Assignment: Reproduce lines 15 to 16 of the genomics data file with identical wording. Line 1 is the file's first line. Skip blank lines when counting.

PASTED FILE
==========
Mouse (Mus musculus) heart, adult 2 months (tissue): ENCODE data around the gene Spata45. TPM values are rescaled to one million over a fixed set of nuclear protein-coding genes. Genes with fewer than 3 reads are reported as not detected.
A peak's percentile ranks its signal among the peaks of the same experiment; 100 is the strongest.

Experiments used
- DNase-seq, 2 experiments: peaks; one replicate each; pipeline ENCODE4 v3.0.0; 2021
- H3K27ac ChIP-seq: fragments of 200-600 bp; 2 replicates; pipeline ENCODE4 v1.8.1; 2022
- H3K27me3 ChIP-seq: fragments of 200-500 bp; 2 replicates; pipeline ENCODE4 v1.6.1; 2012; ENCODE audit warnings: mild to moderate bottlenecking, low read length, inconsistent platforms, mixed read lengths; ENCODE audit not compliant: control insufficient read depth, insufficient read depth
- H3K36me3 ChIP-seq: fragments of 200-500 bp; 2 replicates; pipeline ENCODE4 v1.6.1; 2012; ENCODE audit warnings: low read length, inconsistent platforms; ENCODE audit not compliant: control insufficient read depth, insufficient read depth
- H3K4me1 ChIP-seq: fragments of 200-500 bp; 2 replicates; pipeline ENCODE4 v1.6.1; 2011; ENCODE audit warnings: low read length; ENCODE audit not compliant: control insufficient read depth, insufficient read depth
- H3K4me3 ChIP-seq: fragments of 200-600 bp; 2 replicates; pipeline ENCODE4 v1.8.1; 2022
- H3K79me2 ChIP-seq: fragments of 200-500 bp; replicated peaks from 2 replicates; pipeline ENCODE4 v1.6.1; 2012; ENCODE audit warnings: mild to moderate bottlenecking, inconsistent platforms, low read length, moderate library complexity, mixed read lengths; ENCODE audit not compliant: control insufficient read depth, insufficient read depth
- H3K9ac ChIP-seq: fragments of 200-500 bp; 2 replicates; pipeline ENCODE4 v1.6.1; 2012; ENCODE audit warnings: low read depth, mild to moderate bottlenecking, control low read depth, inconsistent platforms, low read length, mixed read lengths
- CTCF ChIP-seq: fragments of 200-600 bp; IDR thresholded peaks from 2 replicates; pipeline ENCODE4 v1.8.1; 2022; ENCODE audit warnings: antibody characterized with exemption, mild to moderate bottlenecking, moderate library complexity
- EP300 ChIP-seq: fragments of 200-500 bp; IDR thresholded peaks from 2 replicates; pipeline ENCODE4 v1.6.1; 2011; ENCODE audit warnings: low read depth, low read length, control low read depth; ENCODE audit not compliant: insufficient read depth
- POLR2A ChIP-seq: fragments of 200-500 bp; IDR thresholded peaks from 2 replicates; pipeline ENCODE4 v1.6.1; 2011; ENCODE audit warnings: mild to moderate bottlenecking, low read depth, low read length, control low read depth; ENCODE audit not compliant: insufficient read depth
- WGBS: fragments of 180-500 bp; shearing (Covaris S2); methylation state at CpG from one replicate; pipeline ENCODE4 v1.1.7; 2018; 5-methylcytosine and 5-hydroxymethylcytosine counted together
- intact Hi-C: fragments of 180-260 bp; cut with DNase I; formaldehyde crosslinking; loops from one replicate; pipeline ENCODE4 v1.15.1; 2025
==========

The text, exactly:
- WGBS: fragments of 180-500 bp; shearing (Covaris S2); methylation state at CpG from one replicate; pipeline ENCODE4 v1.1.7; 2018; 5-methylcytosine and 5-hydroxymethylcytosine counted together
- intact Hi-C: fragments of 180-260 bp; cut with DNase I; formaldehyde crosslinking; loops from one replicate; pipeline ENCODE4 v1.15.1; 2025